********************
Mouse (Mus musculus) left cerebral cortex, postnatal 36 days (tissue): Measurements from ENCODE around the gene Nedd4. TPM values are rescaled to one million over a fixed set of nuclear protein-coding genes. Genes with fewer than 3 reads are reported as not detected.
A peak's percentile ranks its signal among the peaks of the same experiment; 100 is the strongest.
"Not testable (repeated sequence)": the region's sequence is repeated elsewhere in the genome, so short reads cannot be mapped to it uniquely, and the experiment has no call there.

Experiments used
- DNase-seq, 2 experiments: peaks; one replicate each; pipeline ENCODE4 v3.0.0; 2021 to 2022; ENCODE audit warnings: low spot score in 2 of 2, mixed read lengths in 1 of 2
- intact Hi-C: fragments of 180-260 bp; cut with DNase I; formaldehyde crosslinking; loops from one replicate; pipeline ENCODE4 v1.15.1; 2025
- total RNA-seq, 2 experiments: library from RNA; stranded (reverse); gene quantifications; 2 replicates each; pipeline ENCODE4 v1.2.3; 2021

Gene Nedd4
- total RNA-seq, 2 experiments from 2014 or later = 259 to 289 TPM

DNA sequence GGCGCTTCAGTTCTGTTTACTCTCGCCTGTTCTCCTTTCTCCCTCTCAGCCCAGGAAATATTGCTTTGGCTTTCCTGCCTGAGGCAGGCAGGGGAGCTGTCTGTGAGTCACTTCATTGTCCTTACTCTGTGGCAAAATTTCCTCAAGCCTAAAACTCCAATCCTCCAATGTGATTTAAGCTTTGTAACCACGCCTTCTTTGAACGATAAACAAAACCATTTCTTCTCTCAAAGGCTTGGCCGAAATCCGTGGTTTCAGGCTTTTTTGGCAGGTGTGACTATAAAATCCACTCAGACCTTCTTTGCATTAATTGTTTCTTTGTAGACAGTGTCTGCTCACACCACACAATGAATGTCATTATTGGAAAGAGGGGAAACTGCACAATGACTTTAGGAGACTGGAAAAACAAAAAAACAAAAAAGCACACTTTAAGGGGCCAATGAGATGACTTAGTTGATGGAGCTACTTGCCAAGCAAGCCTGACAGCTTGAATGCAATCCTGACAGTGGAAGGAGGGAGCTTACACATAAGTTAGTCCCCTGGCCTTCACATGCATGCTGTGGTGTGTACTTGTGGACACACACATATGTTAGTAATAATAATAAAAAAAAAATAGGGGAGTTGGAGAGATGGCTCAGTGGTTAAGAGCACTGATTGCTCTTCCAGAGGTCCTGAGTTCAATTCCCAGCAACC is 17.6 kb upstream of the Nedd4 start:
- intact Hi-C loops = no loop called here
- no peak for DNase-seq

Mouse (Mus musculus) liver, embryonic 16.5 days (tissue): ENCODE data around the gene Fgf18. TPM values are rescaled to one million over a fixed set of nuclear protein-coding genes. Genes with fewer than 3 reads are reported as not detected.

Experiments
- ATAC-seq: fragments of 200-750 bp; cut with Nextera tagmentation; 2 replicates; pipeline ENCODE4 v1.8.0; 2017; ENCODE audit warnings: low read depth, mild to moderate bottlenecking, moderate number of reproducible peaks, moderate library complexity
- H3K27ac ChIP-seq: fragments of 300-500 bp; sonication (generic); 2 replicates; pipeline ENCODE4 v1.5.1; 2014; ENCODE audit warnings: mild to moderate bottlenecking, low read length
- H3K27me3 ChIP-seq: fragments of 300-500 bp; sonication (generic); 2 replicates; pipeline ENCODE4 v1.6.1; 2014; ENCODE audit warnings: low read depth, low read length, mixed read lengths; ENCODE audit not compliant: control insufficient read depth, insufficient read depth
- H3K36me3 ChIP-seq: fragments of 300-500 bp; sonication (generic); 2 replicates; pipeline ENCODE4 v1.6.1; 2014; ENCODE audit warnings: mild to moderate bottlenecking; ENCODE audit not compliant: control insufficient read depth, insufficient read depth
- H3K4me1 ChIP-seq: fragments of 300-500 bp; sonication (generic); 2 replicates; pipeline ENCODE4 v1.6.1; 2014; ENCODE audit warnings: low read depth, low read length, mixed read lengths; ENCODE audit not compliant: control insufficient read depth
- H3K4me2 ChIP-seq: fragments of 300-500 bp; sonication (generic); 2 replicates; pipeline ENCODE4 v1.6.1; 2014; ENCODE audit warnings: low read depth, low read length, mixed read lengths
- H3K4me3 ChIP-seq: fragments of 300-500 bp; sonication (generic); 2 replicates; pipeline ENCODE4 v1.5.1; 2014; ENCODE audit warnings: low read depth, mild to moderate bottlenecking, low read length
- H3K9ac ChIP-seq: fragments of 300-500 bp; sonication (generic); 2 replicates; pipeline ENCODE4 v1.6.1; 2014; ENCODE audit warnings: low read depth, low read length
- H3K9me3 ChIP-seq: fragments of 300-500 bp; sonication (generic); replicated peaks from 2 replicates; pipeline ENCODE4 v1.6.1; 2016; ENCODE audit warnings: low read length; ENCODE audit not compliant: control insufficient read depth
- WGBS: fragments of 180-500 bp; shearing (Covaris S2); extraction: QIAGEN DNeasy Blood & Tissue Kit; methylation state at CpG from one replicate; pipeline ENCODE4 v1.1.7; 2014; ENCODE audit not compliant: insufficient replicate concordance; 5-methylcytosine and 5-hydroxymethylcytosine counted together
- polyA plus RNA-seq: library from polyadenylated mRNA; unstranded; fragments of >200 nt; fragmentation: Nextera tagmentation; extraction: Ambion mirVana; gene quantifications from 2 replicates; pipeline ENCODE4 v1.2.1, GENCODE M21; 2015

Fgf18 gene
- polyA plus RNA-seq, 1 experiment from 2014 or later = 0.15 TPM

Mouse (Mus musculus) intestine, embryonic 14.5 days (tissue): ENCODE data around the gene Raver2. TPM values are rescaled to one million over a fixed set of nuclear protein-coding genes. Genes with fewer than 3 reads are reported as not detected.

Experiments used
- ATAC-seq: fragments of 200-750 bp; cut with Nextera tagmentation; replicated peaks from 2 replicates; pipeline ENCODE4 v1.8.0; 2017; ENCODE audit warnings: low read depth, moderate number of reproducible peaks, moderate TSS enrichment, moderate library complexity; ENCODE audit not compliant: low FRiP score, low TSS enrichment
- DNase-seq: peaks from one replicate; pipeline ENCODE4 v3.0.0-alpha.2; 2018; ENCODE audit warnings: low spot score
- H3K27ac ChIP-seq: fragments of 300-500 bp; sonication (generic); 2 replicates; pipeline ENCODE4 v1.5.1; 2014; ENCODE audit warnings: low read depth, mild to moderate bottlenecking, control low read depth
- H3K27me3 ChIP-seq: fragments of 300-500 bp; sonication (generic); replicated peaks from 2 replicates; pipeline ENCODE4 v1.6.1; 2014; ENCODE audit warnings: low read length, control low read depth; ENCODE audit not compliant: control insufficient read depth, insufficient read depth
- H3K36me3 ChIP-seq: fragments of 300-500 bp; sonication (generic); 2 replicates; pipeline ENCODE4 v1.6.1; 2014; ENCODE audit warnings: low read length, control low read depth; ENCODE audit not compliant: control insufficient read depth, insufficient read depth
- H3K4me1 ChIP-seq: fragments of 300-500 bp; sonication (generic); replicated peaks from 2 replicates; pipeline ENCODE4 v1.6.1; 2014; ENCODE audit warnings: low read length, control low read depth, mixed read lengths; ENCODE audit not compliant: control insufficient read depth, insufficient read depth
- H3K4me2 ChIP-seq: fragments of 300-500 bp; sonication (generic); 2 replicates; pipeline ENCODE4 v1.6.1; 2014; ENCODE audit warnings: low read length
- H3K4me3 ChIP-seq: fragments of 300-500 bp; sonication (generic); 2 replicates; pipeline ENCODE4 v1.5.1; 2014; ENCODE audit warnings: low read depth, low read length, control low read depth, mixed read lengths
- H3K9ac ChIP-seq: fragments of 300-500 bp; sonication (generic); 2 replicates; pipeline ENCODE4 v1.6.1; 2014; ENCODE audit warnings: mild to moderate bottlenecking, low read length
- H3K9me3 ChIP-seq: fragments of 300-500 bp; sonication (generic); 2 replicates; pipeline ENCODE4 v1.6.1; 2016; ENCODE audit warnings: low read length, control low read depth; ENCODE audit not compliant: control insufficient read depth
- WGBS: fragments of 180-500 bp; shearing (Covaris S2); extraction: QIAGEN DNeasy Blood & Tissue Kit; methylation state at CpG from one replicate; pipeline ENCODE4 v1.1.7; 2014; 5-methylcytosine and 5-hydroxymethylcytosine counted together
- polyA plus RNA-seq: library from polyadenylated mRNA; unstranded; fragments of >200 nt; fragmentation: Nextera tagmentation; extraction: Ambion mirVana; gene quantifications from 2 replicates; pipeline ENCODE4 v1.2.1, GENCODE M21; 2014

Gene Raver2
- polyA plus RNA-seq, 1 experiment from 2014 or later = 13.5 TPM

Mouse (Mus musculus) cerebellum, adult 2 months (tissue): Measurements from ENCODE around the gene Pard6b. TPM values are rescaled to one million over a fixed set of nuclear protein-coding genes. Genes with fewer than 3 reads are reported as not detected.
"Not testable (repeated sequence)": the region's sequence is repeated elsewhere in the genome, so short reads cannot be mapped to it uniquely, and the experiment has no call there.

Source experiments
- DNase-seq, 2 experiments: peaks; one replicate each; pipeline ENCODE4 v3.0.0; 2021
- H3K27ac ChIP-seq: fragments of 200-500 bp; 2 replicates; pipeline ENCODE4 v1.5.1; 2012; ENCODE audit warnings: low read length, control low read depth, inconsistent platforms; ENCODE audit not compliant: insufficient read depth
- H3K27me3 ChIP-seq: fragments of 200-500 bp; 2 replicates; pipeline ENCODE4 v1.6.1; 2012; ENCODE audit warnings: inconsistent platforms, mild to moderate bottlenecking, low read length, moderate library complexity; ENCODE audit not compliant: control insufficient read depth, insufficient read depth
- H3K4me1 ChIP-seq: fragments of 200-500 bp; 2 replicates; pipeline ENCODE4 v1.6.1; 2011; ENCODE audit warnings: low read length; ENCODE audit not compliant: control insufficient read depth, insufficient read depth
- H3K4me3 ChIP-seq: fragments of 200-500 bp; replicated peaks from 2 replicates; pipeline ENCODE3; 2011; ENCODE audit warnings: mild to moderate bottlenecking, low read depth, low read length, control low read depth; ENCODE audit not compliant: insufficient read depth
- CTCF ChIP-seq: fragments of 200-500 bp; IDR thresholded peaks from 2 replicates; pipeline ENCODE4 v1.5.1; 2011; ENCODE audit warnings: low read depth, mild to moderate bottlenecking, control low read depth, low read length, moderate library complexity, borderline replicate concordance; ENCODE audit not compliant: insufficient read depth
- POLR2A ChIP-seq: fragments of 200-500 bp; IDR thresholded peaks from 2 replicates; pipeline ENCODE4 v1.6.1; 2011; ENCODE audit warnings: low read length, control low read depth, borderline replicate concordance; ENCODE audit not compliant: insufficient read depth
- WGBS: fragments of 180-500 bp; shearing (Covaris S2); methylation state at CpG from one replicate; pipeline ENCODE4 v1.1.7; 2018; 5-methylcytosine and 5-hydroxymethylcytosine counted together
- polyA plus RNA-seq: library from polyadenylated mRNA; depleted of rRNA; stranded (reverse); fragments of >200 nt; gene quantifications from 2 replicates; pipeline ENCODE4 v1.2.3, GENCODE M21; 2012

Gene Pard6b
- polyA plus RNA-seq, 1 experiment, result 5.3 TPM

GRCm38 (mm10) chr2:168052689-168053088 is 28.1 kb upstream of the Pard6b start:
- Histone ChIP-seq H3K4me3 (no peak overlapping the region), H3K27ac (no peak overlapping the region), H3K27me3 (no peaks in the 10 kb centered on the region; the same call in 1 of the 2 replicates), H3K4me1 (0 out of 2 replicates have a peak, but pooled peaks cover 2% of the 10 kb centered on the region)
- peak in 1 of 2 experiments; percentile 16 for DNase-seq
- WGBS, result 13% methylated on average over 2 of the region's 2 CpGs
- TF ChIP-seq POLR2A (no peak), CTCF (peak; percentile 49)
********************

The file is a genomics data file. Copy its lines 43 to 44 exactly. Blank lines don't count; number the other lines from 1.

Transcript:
- polyA plus RNA-seq, 1 experiment from 2014 or later = 13.5 TPM

Mouse (Mus musculus) cerebellum, adult 2 months (tissue): Measurements from ENCODE around the gene Pard6b. TPM values are rescaled to one million over a fixed set of nuclear protein-coding genes. Genes with fewer than 3 reads are reported as not detected.